In a panel discussion held the same year, Falk turned his attention to Israeli settlements on the West Bank and concludes that they represent “a massive, continuing violation of the laws of war.” Falk considers briefly attempts by certain international lawyers to challenge the “overwhelming consensus of experts and governments” who support the view that the settlements “flagrantly” violate applicable international law. As he notes, such arguments “are so strained and artificial in character as to hardly be worth detailed refutation.” He then goes on to consider attempts by Israel to establish facts on the ground, disregarding the rights of the local inhabitants, and thus reinforcing “the impression of the impotence of international law.” Falk then considers the manner in which international law can play a role in the peace process. He notes that law may clarify the content of a “reasonable and fair solution” based on the right of the civilian population to “retain the social integrity of their territory once occupation is ended.” Further, he adds that international law requires the removal of the settlements, and thus “embodies an indispensable substantive precondition of an acceptable peace process.” He argues that while full compensation to the settlement activities may be used as a “bargaining chip” during negotiations, it should not stand in the way of the “most vital claim”: the end of the Israeli occupation.
Falk’s expertise on the occupied territories was recognized by the United Nations in 2000 when he was asked by the Commission on Human Rights to participate in an inquiry examining the violation of human rights law in the occupied territories as a result of the Al Asqa Intifada. In a section entitled “Clarifying the Context: Illusion and Reality,” the Commission pointed out that the “commitment to objectivity does not imply a posture of ‘neutrality’ with respect to addressing the merits of the controversies concerning alleged violations of human rights and international humanitarian law. Judgments can and must be made.” As such, the Commission, headed by John Dugard and comprising Falk and Kamal Hossain, concluded in March 2001 that it was “incontestable that the Israeli Security Forces (the Israeli Defense Forces and the Israeli Police Force) have used excessive and disproportionate force from the outset of the second intifada, whether their conduct is measured by: the standards of international humanitarian applicable to armed conflict, the codes of conduct applicable to policing in situations no amounting to armed conflict, or, by the open-fire regulations binding upon members of the Israeli Security Forces.” The report of the Commission highlights the Israeli policy of targeting specific individuals for political assassinations, the Israeli settlements in the occupied territories, and the deprivation of economic and social rights as a result of collective punishments.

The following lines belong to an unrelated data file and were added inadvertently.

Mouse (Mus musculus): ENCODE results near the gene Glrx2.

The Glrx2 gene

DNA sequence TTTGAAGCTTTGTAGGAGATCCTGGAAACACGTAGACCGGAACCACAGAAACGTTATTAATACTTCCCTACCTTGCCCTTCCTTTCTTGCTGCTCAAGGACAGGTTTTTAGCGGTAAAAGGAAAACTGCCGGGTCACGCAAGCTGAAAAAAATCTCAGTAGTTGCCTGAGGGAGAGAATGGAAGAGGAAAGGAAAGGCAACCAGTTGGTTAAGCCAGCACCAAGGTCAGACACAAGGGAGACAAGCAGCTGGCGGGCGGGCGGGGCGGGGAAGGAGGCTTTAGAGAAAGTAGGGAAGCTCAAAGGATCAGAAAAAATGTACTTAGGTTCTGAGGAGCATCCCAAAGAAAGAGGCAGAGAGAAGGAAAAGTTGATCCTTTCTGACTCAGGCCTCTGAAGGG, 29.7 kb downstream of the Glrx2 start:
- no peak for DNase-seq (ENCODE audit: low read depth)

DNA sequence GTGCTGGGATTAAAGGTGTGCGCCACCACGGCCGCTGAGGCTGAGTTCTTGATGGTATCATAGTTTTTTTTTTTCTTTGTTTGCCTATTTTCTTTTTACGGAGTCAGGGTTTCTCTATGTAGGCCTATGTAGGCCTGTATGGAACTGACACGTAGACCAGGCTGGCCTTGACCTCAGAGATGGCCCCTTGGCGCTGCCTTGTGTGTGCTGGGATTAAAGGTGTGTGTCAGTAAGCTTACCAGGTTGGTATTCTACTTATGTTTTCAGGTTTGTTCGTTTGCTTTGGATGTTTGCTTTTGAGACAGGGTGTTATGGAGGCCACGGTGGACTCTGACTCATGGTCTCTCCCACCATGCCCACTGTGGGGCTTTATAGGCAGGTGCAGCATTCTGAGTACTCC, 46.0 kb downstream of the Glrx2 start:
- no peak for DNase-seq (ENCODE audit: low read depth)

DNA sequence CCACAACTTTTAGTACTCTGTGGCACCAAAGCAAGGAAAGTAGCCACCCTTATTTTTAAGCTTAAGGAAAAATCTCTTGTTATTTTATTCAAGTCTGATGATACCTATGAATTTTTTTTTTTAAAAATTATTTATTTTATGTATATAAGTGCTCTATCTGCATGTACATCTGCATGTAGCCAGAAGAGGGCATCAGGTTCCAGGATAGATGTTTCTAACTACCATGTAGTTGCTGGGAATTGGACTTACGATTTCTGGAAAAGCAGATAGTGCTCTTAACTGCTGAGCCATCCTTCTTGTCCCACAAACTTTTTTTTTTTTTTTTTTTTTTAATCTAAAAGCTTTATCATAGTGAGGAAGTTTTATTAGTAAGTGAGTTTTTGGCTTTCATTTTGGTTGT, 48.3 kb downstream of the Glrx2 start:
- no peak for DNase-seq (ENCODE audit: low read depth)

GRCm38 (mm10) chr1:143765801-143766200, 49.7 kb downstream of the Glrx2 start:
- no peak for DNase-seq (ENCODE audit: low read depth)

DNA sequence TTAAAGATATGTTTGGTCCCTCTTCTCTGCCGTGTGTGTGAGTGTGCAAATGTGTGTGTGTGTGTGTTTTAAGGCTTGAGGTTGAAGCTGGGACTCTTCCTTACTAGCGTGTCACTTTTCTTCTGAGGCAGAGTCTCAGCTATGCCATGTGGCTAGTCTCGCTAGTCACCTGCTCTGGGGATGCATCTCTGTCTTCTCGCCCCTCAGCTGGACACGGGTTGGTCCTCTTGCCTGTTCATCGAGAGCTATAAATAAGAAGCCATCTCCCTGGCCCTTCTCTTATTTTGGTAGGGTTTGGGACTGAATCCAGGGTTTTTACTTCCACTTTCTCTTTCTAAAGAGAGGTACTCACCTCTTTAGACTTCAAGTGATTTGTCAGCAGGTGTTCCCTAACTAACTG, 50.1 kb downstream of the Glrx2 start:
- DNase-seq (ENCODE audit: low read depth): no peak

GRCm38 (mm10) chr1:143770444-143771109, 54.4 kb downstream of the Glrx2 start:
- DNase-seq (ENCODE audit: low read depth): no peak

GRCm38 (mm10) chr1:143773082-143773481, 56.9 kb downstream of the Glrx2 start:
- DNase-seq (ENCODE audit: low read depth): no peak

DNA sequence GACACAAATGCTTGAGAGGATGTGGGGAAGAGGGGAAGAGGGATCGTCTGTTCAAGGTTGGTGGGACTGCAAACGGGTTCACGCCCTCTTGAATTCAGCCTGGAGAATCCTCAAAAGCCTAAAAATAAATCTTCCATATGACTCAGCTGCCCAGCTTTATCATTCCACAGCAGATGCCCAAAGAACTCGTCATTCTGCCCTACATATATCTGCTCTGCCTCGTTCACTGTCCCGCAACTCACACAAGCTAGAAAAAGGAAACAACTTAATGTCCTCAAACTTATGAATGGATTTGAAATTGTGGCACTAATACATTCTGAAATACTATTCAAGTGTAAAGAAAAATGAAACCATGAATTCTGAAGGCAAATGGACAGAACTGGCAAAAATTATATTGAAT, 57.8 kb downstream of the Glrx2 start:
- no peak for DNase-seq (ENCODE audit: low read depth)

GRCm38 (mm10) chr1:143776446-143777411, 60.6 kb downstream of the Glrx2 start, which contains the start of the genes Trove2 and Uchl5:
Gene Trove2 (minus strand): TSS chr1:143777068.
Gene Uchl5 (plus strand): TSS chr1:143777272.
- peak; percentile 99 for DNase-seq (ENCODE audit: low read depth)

When speaking in a personal capacity about the findings of the Commission, Falk said that “you only need to have a 20 percent open mind in order to reach these conclusions that are critical of Israel on the main issues of international law and human rights.” Falk notes that the frustration of the Palestinian people derives from two sources: the first is the oppression at the hands of the Israelis that permeates the totality of everyday life. The second is a response to a leadership that is perceived as having, for all intents and purposes, abandoned the Palestinian cause. While Israelis saw the 2000 Camp David Agreement as a major concession, the Palestinians, as Falk points out, saw it as “a bad bargain.” It failed in fundamental respects to deal with the creation of a viable sovereign Palestine, failed to deal with the refugee issue, failed to share rights to Jerusalem on an equal basis, failed to address the threat or irritant of persistent settlements.” At its most basic level, the first intifada appears to have been a manifestation of the popular will to fight oppression as well as a demand from its leadership that the struggle bear fruit.”
Richard Falk is the Albert G. Milbank Professor Emeritus of International Law and Practice at Princeton University. He is also a New York-raised (assimilationist) Jew.
Allain, J (ed.) (2003). Unlocking the Middle East: the writings of Richard Falk. New York; Olive Branch Press